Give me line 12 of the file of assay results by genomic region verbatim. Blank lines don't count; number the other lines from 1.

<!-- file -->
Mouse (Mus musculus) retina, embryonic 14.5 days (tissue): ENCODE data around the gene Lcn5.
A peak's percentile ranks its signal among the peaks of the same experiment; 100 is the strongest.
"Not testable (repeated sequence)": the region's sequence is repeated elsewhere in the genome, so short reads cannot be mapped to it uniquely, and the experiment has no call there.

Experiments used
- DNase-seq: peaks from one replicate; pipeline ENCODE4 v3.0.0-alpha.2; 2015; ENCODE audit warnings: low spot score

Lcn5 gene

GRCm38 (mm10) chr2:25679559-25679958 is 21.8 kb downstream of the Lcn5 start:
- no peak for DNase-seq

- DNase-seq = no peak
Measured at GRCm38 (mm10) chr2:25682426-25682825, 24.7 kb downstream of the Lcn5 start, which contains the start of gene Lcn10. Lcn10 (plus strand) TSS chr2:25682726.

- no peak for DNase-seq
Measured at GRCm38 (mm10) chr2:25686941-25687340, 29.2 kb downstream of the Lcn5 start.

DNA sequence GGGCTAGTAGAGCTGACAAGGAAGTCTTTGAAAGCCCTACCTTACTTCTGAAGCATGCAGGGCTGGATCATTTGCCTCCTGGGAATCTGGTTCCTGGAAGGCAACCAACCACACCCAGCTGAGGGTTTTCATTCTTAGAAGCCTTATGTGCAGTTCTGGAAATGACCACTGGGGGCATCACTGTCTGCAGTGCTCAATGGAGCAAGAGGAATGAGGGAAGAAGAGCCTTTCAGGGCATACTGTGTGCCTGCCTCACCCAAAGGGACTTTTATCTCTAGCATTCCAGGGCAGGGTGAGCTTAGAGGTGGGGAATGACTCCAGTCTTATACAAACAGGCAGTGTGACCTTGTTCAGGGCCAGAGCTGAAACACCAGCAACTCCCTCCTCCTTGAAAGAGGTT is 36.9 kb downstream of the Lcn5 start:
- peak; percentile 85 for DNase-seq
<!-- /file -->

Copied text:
Measured at GRCm38 (mm10) chr2:25686941-25687340, 29.2 kb downstream of the Lcn5 start.